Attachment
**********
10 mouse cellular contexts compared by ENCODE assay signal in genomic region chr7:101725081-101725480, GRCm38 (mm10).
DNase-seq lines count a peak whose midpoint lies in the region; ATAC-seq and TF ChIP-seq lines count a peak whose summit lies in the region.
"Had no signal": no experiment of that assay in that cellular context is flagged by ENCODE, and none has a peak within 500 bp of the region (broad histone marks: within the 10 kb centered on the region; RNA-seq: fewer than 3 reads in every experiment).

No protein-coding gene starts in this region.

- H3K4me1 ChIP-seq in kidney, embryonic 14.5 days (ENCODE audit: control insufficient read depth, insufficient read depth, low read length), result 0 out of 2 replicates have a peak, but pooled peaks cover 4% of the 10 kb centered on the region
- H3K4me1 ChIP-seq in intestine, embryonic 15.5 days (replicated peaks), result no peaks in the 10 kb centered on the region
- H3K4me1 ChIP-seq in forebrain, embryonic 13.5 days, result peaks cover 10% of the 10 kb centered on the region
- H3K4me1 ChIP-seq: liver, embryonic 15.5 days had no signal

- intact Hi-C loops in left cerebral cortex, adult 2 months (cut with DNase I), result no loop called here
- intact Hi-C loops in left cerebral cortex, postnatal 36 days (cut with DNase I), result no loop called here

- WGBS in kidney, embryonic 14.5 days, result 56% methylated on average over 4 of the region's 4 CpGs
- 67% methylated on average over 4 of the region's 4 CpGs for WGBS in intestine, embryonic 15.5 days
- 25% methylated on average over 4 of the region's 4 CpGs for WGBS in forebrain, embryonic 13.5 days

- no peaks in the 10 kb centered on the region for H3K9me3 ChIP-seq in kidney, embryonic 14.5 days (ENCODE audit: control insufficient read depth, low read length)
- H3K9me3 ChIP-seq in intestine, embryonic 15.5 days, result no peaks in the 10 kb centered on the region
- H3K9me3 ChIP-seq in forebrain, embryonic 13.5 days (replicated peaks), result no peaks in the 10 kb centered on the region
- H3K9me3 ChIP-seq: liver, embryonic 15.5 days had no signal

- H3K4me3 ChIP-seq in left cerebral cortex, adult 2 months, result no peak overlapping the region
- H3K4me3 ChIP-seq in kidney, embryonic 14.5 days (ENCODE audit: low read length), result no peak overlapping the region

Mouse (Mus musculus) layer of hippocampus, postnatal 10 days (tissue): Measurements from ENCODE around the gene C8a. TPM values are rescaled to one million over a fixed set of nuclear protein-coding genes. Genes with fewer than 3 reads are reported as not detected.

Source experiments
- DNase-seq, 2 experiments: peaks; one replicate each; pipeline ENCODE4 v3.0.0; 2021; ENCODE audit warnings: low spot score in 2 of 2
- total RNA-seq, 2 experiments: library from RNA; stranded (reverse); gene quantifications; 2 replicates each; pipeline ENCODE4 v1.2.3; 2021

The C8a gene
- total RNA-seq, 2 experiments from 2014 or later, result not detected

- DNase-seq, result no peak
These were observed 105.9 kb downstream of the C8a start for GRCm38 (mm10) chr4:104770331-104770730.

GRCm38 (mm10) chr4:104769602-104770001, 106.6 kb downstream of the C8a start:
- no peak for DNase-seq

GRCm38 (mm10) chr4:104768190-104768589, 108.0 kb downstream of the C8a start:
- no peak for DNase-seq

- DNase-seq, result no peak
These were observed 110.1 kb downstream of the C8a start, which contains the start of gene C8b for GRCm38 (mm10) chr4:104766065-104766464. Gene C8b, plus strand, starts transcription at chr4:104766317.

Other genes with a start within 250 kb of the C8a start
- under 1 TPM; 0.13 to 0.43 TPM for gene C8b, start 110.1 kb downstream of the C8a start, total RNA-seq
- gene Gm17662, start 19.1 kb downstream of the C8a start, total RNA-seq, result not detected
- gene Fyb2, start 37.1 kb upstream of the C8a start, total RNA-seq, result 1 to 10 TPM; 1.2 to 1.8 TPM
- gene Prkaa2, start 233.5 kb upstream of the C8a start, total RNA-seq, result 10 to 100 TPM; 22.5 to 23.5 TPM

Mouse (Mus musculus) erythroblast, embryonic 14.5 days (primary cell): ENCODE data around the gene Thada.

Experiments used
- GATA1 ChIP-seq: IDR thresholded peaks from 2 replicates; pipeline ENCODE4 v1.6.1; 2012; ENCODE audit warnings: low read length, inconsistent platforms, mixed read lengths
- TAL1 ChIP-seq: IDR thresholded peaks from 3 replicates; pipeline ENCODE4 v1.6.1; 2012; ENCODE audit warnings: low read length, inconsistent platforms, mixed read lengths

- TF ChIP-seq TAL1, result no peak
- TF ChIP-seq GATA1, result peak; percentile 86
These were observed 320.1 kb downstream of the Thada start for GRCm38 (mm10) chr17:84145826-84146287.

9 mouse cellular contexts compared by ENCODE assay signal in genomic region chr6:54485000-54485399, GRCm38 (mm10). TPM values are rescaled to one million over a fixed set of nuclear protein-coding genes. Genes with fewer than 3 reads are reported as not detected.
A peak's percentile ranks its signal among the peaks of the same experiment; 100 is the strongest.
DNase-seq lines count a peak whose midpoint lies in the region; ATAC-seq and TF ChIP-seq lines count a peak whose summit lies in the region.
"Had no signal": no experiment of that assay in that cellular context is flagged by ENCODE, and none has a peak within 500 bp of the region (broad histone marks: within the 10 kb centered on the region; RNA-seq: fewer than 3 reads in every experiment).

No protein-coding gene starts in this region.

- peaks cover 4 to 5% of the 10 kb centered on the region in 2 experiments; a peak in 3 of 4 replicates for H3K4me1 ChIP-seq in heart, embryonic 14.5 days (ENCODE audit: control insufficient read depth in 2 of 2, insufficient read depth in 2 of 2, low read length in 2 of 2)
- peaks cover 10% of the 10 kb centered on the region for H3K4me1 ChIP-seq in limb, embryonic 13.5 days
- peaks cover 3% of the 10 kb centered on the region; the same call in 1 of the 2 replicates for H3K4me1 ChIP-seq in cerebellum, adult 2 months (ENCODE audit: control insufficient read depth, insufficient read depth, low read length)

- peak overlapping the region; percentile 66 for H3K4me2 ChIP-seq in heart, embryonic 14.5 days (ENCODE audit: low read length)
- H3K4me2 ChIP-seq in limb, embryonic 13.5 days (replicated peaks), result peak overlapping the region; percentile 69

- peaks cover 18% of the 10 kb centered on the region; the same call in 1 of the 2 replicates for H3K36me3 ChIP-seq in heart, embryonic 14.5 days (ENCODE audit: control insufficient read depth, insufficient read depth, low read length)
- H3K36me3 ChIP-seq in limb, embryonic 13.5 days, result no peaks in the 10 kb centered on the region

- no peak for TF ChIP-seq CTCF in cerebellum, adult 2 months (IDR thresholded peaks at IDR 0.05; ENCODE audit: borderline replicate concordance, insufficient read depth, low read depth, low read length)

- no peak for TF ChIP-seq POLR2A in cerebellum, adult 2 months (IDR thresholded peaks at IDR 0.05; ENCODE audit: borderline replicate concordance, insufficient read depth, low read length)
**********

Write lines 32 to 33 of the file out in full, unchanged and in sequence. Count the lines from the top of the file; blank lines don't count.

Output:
- DNase-seq, result no peak
These were observed 110.1 kb downstream of the C8a start, which contains the start of gene C8b for GRCm38 (mm10) chr4:104766065-104766464. Gene C8b, plus strand, starts transcription at chr4:104766317.